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Bioaccessibility of jaboticaba peel in dinamic colonic model and anti-inflammatory effect in macrophages

Grant number: 19/25048-2
Support type:Scholarships in Brazil - Doctorate (Direct)
Effective date (Start): August 01, 2020
Field of knowledge:Agronomical Sciences - Food Science and Technology
Principal researcher:Mário Roberto Maróstica Junior
Grantee:Livia Mateus Reguengo
Home Institution: Faculdade de Engenharia de Alimentos (FEA). Universidade Estadual de Campinas (UNICAMP). Campinas , SP, Brazil
Associated scholarship(s):21/13568-1 - Jaboticaba peel bioactive compounds and their respective metabolites throughout digestion, BE.EP.DD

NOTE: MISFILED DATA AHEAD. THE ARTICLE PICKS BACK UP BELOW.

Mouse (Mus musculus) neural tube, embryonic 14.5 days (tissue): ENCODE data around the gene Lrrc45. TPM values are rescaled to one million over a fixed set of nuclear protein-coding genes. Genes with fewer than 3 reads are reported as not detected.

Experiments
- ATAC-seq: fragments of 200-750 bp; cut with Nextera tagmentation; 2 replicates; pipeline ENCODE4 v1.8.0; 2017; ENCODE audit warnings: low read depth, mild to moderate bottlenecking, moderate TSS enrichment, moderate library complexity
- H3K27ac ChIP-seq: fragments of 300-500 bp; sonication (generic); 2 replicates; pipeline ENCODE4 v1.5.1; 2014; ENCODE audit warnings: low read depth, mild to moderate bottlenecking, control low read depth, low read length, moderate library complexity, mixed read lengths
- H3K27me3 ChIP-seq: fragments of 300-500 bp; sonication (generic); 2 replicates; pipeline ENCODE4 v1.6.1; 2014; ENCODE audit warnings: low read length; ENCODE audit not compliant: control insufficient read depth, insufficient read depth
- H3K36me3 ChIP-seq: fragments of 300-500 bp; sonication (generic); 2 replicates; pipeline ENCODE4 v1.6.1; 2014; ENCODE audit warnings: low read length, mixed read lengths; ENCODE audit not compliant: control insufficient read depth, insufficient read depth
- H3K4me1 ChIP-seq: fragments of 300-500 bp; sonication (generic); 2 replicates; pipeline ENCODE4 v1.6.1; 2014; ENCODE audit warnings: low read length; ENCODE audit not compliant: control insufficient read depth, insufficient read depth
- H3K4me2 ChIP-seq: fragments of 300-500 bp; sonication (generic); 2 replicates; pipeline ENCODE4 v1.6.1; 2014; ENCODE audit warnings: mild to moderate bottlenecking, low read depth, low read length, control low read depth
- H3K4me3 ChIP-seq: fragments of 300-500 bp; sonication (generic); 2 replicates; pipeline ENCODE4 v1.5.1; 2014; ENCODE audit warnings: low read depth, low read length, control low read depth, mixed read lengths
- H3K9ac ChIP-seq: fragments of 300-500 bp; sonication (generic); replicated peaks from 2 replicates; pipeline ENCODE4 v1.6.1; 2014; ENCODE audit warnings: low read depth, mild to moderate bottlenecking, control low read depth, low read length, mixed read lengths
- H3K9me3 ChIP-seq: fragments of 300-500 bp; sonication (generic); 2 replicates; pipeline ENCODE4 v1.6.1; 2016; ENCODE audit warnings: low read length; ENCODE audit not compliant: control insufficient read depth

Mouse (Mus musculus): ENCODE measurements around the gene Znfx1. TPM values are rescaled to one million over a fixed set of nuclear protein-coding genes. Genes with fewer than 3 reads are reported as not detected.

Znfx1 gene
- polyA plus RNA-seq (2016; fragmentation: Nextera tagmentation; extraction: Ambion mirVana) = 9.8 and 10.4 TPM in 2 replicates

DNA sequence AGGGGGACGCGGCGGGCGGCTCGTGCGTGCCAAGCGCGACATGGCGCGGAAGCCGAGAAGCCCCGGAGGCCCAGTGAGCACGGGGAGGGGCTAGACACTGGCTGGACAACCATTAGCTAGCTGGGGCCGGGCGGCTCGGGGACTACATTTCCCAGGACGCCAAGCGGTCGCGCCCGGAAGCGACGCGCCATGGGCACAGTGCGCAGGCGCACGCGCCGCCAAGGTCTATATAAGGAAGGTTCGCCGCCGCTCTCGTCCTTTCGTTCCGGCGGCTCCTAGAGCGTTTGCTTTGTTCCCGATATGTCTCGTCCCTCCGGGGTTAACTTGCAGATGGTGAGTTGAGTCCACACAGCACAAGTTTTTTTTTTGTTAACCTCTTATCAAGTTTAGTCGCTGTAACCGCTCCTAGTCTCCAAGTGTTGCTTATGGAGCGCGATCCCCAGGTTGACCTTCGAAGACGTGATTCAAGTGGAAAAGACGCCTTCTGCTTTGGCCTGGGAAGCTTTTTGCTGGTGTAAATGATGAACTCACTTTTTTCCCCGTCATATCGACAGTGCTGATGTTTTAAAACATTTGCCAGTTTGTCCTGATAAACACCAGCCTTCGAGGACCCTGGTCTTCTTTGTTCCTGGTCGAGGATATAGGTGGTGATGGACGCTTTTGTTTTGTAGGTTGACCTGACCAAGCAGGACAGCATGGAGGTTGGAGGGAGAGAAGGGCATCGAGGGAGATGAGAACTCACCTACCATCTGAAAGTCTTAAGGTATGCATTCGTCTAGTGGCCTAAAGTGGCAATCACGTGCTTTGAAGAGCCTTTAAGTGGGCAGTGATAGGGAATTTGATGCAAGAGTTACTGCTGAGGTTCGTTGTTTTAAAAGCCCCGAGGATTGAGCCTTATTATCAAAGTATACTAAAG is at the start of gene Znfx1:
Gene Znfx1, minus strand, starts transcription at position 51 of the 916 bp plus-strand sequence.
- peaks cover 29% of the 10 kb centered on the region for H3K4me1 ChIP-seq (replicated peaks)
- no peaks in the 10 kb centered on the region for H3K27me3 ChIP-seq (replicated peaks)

Brazil is considered the world's largest producer of tropical fruits, however, 30 to 40% of agricultural by-products are generated during the production of juices and pulps. Reports suggest that tropical fruits' co-products are sources of beneficial substances, such as anthocyanins and phenolic acids, found in berries. Despite the abundant intake of polyphenols from the diet, only a small portion is directly absorbed by the body (approximately 0.5% to 1.0%). Thus, a large part of the phenolic compounds proceeds to the colon, where they are metabolized by intestinal microbiota. In addition to phenolic acids (derived from plant polyphenols), Short Chain Fatty Acids (SCFA) are another key group of metabolites, generated from the fermentation of non-digestible dietary compounds. In vitro simulations, which mimic the microbiological composition and activity in different regions of the human intestine, are described as advantageous techniques, as in vivo studies present several analytical and ethical limitations, despite its physiological relevance. The Simulator of Human Intestinal Microbial Ecosystem (SHIME®) is one of the only intestinal models that mimics the entire gastrointestinal tract, incorporating the stomach, small intestine and different regions of the colon (ascending, transcendent and descending). Knowing the bioavailability and bioaccessibility of bioactive compounds in food matrices, especially the co-products of tropical fruits such as jaboticaba, is an essential information for the valorization of these foods, and for the verification of their functionality already evidenced in the literature. Therefore, the objective of this work is to evaluate the influence of the digestion of jaboticaba peel on the metabolites generated, especially phenolic acids and short chain fatty acids, using SHIME®, in addition to its anti-inflammatory effect in human cells of the immune system (RAW 264.7 macrophages). (AU)

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